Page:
More fun with son from half a world away

Tom WestThese have been exciting times at the West household because our son has been sent to Australia to work for a couple of weeks.

The day after he arrived, he called us to report that after 24 hours of flying plus connections he had arrived in Newcastle, a city on the East Coast between Brisbane and Sidney.

The sound quality was such, however, that he
could have been calling from next door. The world has come a long way communications-wise from when I was in the Navy 40-plus years ago. I called my mother one Easter from Okinawa on something called the MARS (Military Auxiliary Radio System), and we both had to say “Over” at the end of each segment of the conversation, so an amateur radio operator could hit the switch that allowed the other party to talk.

My ship had been in the Far East for about six months at that point in time, but it could have been on another planet, so we were both too excited to remember to say “Over” every time.

However, even today kinks in the technology still exist. Shortly after our son called us from Down Under, something strange happened. The phone, which rarely rings more than once or twice a day at our quiet house, rang again. The Secretary of Health and Human Services at our house answered. She could hear our son’s voice, but it was clear that he was talking to a co-worker instead of to her. Apparently, after he had talked to us, he had hung up, but then sat on his phone, causing it to call the most recent number.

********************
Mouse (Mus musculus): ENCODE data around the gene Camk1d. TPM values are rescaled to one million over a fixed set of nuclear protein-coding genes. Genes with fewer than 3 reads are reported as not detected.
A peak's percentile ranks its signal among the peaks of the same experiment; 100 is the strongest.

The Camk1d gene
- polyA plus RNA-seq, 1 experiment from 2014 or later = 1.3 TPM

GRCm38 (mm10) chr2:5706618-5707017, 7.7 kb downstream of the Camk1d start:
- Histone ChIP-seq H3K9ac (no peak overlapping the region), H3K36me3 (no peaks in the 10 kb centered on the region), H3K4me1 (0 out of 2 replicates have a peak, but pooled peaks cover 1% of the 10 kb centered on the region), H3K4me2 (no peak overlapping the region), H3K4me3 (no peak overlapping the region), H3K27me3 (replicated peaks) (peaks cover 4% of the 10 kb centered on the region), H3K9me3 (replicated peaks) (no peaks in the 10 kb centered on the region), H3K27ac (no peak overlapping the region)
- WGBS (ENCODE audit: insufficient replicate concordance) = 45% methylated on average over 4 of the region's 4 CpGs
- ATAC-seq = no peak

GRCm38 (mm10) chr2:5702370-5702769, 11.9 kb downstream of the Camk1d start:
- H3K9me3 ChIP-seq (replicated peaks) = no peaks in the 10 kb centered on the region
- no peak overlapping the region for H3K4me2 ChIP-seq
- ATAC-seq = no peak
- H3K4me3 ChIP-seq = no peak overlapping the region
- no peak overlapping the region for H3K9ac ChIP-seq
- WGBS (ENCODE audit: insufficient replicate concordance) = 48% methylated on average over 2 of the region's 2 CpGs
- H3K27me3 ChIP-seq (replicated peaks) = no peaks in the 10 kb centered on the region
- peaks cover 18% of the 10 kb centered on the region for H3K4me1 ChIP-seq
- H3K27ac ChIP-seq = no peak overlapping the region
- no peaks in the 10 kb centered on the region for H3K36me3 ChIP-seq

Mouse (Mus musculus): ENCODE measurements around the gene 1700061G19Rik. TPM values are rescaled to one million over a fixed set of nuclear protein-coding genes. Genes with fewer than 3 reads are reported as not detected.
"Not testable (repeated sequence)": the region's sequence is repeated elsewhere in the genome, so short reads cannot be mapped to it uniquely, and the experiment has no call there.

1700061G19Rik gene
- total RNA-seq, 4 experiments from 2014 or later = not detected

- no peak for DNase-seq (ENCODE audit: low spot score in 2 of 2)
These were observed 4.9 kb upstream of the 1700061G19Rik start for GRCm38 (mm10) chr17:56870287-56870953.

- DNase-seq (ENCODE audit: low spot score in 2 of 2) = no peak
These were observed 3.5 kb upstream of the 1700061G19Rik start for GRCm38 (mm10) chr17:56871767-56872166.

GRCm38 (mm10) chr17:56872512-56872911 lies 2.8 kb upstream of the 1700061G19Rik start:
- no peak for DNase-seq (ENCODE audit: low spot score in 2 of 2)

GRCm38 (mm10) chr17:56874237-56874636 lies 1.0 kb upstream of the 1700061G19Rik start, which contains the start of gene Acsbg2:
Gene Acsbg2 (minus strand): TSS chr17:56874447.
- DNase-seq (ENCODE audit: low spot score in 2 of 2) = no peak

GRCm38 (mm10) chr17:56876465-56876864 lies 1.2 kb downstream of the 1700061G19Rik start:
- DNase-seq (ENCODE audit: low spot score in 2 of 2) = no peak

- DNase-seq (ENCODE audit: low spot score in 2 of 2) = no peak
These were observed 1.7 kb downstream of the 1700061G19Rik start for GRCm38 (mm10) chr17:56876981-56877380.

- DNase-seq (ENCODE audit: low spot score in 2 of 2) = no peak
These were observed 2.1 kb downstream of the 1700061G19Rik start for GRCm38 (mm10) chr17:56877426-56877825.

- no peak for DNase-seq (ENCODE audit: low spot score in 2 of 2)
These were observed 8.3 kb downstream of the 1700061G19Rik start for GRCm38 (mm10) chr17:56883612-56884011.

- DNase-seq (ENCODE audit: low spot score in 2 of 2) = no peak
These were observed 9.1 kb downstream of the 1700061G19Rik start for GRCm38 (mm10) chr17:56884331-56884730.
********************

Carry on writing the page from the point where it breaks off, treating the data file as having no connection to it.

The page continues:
Not only that, it happened three more times over the next 15 minutes. I don’t know how much it cost for our son to call us the first time, but I think he’s going to find out soon how much it cost to call us five times in 20 minutes from halfway around the world.

This brought back memories from 20 years ago, when he was in college. We were paying for his dorm phone then, and one month calls to Sao Tome appeared on the bill. Sao Tome?

That’s right, Sao Tome. I had never heard of the place. You don’t see Sao Tome in the parade of nations at the start of the Olympics.

However, the place does exist. It is an island just off the equator in the Atlantic Ocean near Africa. During the slave trade years after the New World was discovered, it was a Portuguese colony and served as a distribution center to which slaves captured on the mainland were sent, and then re-loaded on ships to be sent wherever they could be sold around the world.

The official name of the nation today is Sao Tome and Principe. Like us, our son had never heard of it. The administrator in charge of the college dormitory where our son lived, of course, had heard plenty of stories, but she determined that we were telling the truth and wrote off the costs. Someone had stolen the number and used it to call “home.”

Since only 56,000 people live on the island, my guess is that, should they have been so inclined, the police could have narrowed down the list of suspects rather quickly. But then, a $50 phone bill was the least of their worries, even 20 years ago.

Meanwhile, we sit by the phone wondering when and from where our son’s next geography lesson by phone will come.

Tom West is the general manager of the Peach. He may be reached at (320) 352-6569 or by e-mail at [email protected]